Coating photovoltaic cells with liquid silicone could yield more robust, sustainable solar cells at a fraction of the cost of traditional ones.
If solar panels are to exceed life spans of 25 years, scientists must investigate various types of protective coatings to shield the solar cells from harmful environmental influences.
To help protect the fragile silicon solar cells within a panel, manufacturers have used expensive ethylene-vinyl acetate coatings. Now, researchers at Fraunhofer Center for Sustainable Energy Systems (CSE) and Dow Corning Corp. are investigating a cheaper alternative material to protect solar cells: silicone.
Silicone is a promising material that has been used to encapsulate solar modules but, until now, has not been widely used for laminating them.
In this mechanical test stand, a researcher examines the quality of silicone-encased photovoltaic modules. Coating solar cells with silicone could produce stronger, more sustainable solar cells at a much lower cost than that of other materials.
Prototypes of silicone-laminated cells were prepared and tested in a climate chamber at low temperatures under cyclic loads. The cells were tested with a light flasher and electroluminescence imaging to detect microcracks.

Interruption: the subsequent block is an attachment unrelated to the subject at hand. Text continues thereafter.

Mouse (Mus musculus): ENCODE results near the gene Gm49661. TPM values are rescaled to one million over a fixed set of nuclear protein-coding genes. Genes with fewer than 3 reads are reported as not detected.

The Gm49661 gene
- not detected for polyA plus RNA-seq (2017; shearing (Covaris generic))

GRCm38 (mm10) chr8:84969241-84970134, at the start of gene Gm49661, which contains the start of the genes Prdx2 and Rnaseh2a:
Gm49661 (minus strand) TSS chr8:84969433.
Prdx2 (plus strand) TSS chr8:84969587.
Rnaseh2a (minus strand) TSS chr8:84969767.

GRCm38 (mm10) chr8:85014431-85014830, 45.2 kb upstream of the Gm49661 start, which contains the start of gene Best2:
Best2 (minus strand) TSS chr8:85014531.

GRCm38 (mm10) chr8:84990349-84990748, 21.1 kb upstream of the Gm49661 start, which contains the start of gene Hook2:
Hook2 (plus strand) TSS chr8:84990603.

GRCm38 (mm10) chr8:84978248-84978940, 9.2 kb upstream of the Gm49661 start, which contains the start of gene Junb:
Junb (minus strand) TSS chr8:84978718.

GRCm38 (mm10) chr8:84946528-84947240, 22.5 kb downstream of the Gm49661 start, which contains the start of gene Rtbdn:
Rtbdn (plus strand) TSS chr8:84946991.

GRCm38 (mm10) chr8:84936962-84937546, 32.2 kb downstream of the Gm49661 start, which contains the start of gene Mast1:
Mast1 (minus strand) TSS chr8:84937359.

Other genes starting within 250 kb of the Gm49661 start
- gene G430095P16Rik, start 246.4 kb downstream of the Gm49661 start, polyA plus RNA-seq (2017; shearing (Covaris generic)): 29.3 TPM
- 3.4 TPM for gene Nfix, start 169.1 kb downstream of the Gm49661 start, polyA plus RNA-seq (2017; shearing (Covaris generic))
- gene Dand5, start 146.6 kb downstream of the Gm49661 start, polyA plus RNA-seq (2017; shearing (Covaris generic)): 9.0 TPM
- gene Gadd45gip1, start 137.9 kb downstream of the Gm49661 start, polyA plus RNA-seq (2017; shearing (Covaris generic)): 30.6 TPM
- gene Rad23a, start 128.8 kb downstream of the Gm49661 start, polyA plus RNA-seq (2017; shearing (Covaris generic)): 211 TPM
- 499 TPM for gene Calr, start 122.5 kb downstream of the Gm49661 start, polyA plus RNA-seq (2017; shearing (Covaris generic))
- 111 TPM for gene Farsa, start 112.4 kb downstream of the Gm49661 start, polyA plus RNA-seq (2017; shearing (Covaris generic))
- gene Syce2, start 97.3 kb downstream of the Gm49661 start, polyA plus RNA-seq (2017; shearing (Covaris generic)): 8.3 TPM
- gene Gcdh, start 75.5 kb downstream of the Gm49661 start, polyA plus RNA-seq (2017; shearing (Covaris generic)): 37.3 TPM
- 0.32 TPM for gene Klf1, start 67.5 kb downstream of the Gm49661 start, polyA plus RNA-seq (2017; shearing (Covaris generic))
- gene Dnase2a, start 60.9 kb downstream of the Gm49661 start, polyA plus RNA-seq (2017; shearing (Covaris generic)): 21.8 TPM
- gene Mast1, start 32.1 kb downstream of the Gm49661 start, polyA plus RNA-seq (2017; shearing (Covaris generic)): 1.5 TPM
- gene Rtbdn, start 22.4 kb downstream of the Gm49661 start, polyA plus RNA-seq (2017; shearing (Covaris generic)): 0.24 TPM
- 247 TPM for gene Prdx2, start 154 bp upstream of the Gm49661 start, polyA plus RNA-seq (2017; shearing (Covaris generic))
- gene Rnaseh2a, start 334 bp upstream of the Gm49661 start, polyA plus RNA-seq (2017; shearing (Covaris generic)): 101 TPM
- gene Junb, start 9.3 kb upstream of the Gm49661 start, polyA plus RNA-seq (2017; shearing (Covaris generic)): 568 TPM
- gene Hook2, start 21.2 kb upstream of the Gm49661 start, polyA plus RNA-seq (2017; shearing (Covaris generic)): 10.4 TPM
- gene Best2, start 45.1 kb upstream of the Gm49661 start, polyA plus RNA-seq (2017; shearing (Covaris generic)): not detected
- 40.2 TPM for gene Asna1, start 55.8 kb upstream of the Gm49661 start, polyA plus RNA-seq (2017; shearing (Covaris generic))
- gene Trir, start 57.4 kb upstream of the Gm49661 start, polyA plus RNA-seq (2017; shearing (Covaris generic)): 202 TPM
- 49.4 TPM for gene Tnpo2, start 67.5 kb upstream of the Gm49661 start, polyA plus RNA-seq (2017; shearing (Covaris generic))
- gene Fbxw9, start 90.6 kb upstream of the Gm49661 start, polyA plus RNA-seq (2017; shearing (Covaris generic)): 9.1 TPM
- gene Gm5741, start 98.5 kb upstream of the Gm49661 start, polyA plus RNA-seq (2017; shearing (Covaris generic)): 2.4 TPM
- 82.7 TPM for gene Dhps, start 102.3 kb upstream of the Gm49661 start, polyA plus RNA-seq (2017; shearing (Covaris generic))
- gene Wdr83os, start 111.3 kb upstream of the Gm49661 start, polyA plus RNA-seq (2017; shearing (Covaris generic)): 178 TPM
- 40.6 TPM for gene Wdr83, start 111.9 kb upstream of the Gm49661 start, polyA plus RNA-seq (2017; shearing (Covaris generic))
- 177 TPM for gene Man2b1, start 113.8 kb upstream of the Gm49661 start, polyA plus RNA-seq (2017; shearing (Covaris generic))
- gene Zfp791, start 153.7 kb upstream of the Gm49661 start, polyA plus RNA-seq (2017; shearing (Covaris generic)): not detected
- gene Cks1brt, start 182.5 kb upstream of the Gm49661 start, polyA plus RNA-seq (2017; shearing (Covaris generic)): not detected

In comparison with traditional solar modules, the silicone-encased solar modules were more resistant to cyclic loading of the type that panels experience in strong winds, particularly at extremely low temperatures (—40 °C).
“The study results demonstrate that silicone lamination is well suited for certain applications because the silicone protects the fragile components on the inside well and, moreover, withstands severe temperature fluctuations,” said project manager Rafal Mickiewicz.
The findings, which were published at the 26th European Photovoltaic Solar Energy Conference, could help improve understanding of material requirements for solar modules, particularly with regard to sustainability and output, said Andy Goodwin, global science and technology manager of Dow Corning Solar Solutions.